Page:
Monday, 17 June 2013

The death of the NHS

Google 'let down by the NHS' and you'll be appalled.

Go on. Do it.

You'll see stories of people who died from dehydration, case after case of old people, people with special needs, people with limited understanding and all the other kinds of vulnerable people there are being let down by the NHS.

And, often, let down means 'left to die'.

It goes on and on.

Gay people, bisexual people, mums, kids, the elderly... example after example of the neglect people are enduring as a matter of course. People are slipping through the cracks, going unnoticed, dying in hospital for want of a replacement drip. It's difficult not to feel that people's health is no longer the priority for our National Health Service.

I'm currently fighting my own battle - one that gets progressively more ridiculous as the weeks pass by. Today I went to my GP to discuss my 'options' only to read my consultant's letter. You know, the one that summed up the state of affairs after my botched operation a few weeks ago? The letter shows an appalling lack of interest in my case. She has managed to get the date of my previous operation wrong, my secondary condition wrong and has contradicted her own discharge notes (that she wrote with her own hand before I left hospital) on multiple occasions. She says that I said my pain had diminished prior to surgery. That actually is the diametric OPPOSITE of what I said. My pain has very much not diminished. She said that I was 'exhausted for two weeks prior to the op'. Try 12 MONTHS, you batty old bitch.

She either hasn't listened, hasn't heard, hasn't consulted my files or she's entirely fucking mental. She initially refused to see me until mid-August until, as she puts it in this letter, 'the patient is managing their condition  better'.

Um, what?

My GP said that 'consultants are often very busy and have a lot of patients to see and this is probably why the letter doesn't correspond exactly with what you think was said.'

Yeah, that'll be it. Clearly. I'm sure it'll be my fault somewhere along the line.

"I'm going to lodge a formal complaint. This treatment is appalling. Absolutely appalling."

This sentence seemed to galvanise some action.

The GP asked me to give her a week to get an earlier appointment with mad consultant. At which point I can, apparently, ask that she transfers my case to another consultant. I reluctantly agree. It's worth noting that I have phoned the consultant three times already to try and get an earlier appointment, only to be soundly denied (through her secretary - she didn't want the bother of actually speaking to me).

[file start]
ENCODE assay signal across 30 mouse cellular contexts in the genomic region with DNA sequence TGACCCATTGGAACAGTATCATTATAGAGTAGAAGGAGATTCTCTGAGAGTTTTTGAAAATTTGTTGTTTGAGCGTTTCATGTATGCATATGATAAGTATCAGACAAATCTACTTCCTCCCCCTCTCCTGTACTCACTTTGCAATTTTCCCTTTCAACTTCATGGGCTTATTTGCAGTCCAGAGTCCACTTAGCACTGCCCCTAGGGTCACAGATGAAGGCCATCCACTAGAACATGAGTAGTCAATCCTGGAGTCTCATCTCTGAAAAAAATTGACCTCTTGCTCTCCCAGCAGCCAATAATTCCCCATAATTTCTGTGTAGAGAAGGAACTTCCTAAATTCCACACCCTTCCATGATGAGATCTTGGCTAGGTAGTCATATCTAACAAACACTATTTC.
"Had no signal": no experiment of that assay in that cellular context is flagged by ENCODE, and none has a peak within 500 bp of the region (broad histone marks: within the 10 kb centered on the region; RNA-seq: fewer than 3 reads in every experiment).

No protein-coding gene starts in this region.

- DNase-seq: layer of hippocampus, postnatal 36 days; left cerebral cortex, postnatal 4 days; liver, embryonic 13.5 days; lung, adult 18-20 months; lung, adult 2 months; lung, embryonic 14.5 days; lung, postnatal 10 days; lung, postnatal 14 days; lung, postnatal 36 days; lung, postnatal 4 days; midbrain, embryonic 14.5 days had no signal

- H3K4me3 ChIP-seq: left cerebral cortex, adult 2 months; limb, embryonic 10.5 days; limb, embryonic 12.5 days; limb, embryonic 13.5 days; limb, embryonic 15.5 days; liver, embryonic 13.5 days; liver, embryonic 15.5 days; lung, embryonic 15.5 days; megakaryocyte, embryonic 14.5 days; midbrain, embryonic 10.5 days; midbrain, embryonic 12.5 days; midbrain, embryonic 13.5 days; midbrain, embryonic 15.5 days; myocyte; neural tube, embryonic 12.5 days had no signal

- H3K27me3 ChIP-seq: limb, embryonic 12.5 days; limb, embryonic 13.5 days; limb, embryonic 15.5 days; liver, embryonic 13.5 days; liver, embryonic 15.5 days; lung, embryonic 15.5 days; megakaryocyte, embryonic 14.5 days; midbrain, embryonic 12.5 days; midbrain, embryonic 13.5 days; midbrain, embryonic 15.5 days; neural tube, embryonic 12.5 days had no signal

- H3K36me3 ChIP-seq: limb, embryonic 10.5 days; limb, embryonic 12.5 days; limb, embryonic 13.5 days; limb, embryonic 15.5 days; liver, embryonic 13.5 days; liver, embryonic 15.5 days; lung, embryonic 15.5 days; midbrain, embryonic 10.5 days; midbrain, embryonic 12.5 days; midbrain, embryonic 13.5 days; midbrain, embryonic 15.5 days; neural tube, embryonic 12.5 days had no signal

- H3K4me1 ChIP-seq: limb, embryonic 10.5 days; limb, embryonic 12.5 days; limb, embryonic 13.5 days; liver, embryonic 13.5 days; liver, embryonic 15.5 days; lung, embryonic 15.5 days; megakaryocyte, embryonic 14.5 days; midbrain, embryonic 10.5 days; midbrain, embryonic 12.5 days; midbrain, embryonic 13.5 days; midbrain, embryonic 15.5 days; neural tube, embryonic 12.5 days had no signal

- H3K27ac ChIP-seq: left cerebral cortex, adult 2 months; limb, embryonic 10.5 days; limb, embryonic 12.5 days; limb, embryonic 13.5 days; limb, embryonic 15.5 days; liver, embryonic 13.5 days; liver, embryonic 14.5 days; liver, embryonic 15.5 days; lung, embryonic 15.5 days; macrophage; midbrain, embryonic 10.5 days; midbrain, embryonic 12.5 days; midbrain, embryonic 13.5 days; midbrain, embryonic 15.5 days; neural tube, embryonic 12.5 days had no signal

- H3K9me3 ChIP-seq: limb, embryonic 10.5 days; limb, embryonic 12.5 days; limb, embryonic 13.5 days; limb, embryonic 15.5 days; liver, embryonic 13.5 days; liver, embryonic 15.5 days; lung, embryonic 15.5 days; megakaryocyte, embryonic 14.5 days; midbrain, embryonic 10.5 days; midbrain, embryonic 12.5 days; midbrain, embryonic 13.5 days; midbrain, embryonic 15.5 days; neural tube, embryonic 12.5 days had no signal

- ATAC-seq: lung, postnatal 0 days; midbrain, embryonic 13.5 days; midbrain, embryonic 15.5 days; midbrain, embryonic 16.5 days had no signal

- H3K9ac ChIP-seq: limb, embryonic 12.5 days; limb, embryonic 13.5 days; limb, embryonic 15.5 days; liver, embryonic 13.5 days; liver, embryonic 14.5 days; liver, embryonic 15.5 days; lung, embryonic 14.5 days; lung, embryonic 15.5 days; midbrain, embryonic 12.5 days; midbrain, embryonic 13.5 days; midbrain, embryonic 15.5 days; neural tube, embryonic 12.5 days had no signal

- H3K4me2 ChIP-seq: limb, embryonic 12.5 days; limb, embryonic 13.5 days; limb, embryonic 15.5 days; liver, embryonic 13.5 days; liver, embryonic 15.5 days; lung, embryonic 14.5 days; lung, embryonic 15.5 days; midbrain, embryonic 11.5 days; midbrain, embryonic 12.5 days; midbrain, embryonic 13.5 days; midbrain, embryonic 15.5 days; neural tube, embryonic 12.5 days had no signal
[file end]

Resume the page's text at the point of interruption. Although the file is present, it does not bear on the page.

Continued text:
I left the GP's office in tears. Again. Tears of frustration and tears of fear that I will get no relief from this condition.

I have just received a phone call from my GP. Magically the consultant has shifted my appointment forward by two months. Instead of waiting till mid-August, I'm now seeing the consultant next Tuesday.

How appropriate. See you next Tuesday indeed.

And yes, I do bang on about this, I know.

But it's becoming a much wider reaching worry of mine. I am absolutely appalled at my treatment for my own sake. Of course I am. Who wouldn't be? No one wants to live with a chronic, debilitating, embarrassing condition that severely affects their life.

But how much worse would this be if I wasn't able to fight my corner? What if I was completely alone? Frail? Vulnerable? Had learning difficulties? Elderly and confused? Or otherwise unable to invest my time, emotional energy and not inconsiderable amount of experience with the NHS to further my cause? Because I'm already exhausted from working two jobs and trying to deal with the pain and symptoms on a daily basis. The last thing I need is to have to take on the NHS in some big old battle to actually receive any treatment. But I will.

But what if I couldn't?

If it's this difficult to get treatment for a common, already diagnosed (on multiple occasions now) condition, how much worse it must be for those with a condition that doesn't tick any easy boxes or fit into convenient half hour surgery time slots? Or someone who has no experience of the system at all and accepts the first diagnosis they may get, even if it's clearly negating their plight?

I'm lucky. I have support and advice and, if push comes to shove, I will find the money to go private. A lot of other people aren't so lucky. And it is really, really disturbing.




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